Reevaluating Pedagogical Methods…for Grad Students? Alt-Ac and Intro to English Studies

Humanities PhD Employment Percentages for those who earned their PhDs between 1996-2011 (source: MLA)

“Now I don’t mean to point fingers,” began a Stanford University Career Center Coach in the audience of a Q&A held after a panel at MLA 2018, “But humanities PhD students historically under-participate every time we hold professional career workshops for paths both inside and outside academia and we don’t really know why.” The panel […]

Incorporating Lessons from the UPenn Shelley Seminar Series

Incorporating Lessons from the UPenn Shelley Seminar Series

Tucked comfortably into a well-lit corner conference room of the University of Pennsylvania’s Van Pelt Library, once a week from August through December a group of scholars, students, and poetry enthusiasts of varied backgrounds meet to discuss the lyrics of Romantic poet Percy Bysshe Shelley. The room is angular, modern, a cool and inviting multi-shaded […]

To Grade or Not to Grade: The Struggle to Assess

Brainstorming a Participation Rubric

Grades. Grading. Final Grade. Any variable of the word “grade” is likely to fill me with a confusing combination of panic, unease, and boredom. As a student, grades were fine. I did well enough in academic settings that I could choose to ignore my grades. My undergrad years were spent at a small liberal arts […]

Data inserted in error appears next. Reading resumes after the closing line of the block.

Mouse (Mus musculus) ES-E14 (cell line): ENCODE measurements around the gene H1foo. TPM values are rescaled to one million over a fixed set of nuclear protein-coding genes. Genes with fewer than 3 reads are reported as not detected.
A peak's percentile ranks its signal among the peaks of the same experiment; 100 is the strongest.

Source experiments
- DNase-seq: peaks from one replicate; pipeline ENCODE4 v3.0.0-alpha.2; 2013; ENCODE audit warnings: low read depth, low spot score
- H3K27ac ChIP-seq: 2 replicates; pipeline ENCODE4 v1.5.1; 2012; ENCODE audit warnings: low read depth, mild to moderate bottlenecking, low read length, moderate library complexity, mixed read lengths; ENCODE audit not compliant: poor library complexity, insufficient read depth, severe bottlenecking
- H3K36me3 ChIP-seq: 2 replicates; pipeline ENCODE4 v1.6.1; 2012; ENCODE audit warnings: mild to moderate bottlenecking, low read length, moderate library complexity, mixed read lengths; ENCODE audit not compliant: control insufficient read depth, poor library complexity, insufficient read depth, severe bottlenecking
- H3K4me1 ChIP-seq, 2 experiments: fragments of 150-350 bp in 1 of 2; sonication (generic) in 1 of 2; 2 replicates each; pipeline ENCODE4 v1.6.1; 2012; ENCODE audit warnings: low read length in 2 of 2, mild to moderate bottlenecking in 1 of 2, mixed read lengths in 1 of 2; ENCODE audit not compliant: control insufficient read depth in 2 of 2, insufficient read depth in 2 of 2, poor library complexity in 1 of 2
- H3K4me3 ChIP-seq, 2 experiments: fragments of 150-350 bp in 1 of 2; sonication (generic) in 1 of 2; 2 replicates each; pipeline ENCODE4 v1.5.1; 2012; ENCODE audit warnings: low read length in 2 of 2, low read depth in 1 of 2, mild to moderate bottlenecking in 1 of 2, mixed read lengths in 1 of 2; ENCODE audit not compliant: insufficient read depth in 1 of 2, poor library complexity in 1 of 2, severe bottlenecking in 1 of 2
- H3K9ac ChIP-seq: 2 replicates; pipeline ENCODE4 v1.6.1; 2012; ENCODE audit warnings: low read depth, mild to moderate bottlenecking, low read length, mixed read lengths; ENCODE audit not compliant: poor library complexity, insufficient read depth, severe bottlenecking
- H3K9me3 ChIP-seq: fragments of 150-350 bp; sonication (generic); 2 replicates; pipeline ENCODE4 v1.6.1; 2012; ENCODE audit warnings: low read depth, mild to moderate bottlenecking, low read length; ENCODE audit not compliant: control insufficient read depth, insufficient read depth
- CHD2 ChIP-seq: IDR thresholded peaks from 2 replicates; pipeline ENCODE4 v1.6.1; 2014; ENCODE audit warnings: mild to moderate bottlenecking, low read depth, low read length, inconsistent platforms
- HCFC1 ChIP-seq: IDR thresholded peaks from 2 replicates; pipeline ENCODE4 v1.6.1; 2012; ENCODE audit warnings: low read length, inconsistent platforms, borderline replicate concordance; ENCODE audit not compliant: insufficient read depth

[A version of this post also appears on the blog for EGL 608, the digital humanities seminar.] Christine L. Borgman provides a the following as her definition of scholarly communication: “By scholarly communication we mean the study of how scholars in any field…use and disseminate information through formal and informal channels.” 1 Although Borgman wrote this in […]

Public Personas and the Teacher of Athletes

Walt Whitman in 1869 during his years in Washington. (Photo from "A Life of Walt Whitman" by Henry Bryan Binns via Wikimedia)

I am the teacher of athletes, He that by me spreads a wider breast than my own proves the width of my own, He most honors my style who learns under it to destroy the teacher. –Walt Whitman, “Song of Myself” (1855) Walt Whitman has made an interesting resurgence within my research and teaching practice […]

Quotation Mark, Period, @$#&!

Quotation Mark, Period, @$#&!

In this blog post I’m going to touch on an issue of personal significance to me, so forgive me if it becomes somewhat vehement in tone. It’s subject is the punctuation sequence [“.]! To clarify, the sequence I am referring to is the close-quotation mark (“), followed by the period (.), or, alternatively, by a […]


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